There was an interesting story in the news this week about the singer Moby regretting that he did not inform the actress Natalie Portman that he would be writing about her in his memoir. Apparently, his recollection of events was different than hers and after she challenged that recollection, he apologized...not so much for their differing recollections, as he apologized to her and others in his memoir Then It Fell Apart that he had been “inconsiderate" in not telling them in advance he would be writing about them. You can read the story here.
While most of us who pen memoirs are hardly as famous as Moby and Natalie Portman, this is our nightmare scenario...and begs the questions: Should I tell someone I am writing about them in my memoir? Should I let them read what I have written before the book is published?
Questions to ask:
- Why am I writing about this person in the first place?
- Is it from a place of angst?
- From love?
- From realization that they made a difference in my journey?
- What is my motivation and how honestly am I portraying them and our relationship?
- Will having them read the memoir result in questioning myself and tampering with the truth of my story?
For me, it became a matter of changing the names of minor characters in my memoir―but not the names of my family. The disclaimer that prefaced my memoir also addressed this. I suppose I would advise: it is up to each writer whether to inform the person she is writing about...up to her to let them read the book prior to publication. Fortunately, or unfortunately, no two people remember the same story in the same way. The variations in memory are usually pretty striking. As an old writing instructor of mine often would say, “Any story told twice is fiction.”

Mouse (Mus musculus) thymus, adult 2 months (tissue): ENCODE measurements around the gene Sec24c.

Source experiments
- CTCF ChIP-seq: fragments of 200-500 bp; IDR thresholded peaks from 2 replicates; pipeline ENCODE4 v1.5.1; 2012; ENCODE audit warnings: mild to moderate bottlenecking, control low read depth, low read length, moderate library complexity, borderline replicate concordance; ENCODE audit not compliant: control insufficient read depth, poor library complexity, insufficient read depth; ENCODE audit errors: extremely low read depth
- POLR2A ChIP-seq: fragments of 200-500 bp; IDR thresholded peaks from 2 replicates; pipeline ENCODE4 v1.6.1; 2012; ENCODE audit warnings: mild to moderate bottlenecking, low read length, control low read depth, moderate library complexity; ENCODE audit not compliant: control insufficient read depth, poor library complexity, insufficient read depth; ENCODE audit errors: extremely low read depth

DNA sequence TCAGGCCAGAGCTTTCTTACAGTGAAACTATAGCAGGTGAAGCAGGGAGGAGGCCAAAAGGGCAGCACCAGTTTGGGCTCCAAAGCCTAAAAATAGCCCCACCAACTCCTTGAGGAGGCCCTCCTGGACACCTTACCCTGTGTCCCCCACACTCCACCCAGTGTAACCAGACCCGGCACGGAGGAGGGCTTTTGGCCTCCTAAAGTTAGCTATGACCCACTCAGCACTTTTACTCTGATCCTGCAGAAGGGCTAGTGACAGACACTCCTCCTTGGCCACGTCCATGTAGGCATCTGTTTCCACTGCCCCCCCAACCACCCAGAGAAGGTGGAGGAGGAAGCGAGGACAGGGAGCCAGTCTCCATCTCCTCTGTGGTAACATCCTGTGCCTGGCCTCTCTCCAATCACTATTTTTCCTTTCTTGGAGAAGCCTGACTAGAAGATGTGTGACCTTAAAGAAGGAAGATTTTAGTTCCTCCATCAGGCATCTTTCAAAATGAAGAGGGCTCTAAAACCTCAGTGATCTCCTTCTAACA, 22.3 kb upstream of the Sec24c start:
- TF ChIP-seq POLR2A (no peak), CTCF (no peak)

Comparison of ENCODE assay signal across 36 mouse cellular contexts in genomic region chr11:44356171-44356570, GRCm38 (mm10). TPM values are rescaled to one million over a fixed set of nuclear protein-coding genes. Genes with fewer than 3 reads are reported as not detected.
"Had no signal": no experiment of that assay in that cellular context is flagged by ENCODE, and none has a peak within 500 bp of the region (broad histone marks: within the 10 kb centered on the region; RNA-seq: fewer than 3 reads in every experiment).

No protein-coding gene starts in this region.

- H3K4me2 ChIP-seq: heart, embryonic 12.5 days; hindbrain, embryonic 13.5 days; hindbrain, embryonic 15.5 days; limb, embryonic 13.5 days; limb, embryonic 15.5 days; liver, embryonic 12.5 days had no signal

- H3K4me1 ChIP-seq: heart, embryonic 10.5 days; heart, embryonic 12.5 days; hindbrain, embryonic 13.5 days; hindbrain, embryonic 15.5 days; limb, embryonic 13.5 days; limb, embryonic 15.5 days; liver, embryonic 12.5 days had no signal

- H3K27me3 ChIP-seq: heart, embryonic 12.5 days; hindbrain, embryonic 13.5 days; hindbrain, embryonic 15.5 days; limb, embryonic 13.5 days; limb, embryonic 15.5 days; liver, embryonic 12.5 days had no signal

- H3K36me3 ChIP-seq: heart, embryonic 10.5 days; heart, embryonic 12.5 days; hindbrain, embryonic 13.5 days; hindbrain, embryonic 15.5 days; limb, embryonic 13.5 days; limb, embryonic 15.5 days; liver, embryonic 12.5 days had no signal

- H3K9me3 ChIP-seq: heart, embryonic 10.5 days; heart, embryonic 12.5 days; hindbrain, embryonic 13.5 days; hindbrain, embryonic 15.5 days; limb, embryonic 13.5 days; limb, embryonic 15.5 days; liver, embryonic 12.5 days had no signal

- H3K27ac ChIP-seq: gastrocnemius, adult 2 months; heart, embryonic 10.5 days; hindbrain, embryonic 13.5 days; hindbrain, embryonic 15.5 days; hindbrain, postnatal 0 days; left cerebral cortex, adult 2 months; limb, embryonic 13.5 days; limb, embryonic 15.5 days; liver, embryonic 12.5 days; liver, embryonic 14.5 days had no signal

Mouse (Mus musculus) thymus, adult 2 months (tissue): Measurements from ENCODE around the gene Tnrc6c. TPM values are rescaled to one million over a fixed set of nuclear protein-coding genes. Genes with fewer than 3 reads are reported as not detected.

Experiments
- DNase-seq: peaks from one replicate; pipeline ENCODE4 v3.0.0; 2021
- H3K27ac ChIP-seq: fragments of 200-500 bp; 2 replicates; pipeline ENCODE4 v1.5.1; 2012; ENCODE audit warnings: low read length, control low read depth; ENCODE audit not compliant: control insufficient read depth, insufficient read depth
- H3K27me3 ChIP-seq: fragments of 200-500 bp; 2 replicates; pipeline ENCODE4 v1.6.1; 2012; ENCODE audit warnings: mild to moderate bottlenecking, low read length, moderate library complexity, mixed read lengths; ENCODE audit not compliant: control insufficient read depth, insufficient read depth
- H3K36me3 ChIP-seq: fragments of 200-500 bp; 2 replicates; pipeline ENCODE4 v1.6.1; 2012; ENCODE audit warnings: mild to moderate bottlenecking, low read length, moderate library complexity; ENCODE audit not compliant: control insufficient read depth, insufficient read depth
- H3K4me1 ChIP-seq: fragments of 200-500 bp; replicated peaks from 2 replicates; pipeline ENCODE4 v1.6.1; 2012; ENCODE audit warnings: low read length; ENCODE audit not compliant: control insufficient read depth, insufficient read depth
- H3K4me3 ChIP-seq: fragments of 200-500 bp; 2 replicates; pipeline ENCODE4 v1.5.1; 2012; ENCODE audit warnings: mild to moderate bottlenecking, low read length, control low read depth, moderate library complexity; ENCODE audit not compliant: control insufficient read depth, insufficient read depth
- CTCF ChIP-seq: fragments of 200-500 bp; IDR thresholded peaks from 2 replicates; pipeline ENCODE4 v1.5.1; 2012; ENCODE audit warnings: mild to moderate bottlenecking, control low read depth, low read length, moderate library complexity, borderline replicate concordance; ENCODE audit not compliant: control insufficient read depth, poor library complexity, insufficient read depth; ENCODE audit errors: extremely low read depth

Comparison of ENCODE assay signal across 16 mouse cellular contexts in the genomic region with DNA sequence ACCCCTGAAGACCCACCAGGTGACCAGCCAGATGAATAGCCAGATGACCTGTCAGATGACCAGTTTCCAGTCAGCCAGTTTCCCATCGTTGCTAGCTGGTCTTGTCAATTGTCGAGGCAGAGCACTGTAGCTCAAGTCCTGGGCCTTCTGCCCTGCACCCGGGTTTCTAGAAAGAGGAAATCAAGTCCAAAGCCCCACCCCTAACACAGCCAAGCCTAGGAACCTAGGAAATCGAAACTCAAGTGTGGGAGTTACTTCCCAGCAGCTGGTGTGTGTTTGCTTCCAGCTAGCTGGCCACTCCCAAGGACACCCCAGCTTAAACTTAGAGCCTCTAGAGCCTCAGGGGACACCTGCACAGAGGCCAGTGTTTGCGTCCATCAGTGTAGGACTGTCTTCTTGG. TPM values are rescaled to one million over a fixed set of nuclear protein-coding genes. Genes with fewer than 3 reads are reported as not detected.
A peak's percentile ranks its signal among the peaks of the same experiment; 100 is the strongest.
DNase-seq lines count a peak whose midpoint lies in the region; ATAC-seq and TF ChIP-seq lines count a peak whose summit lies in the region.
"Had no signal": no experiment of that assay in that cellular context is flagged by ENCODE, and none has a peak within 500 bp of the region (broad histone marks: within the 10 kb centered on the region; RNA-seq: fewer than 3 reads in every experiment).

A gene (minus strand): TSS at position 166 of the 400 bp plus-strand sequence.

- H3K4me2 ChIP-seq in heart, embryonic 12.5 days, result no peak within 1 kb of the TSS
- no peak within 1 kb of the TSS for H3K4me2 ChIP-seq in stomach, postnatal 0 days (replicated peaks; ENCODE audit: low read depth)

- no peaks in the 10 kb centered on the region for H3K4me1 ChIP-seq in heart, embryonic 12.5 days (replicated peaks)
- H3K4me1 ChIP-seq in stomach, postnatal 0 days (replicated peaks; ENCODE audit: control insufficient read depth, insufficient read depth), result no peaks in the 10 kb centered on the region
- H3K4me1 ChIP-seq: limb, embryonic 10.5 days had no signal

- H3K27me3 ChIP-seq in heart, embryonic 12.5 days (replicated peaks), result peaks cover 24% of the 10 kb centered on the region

Without going into all the ins and outs of disclosure and defamation, it is a good rule of thumb to remember that if what you write is neutral, or even favorable, no worries. If it is embarrassing to the person, or could hurt them professionally or otherwise, then it is another matter. Of course, if you change the distinguishing characteristics, let’s say, and no one would recognize them anyway, you have the load lessened in presenting them honestly and authentically, all warts and flaws. For example, this works with friends, ex-lovers, etc. Not so much with ex-husbands, parents or children since memoir writers are bound by the very nature of the genre as nonfiction storytellers.
The decision whether or not to be “considerate” and let another know you plan to write about them may be one of the hardest a memoir writer has to make. I’d love to hear your thoughts.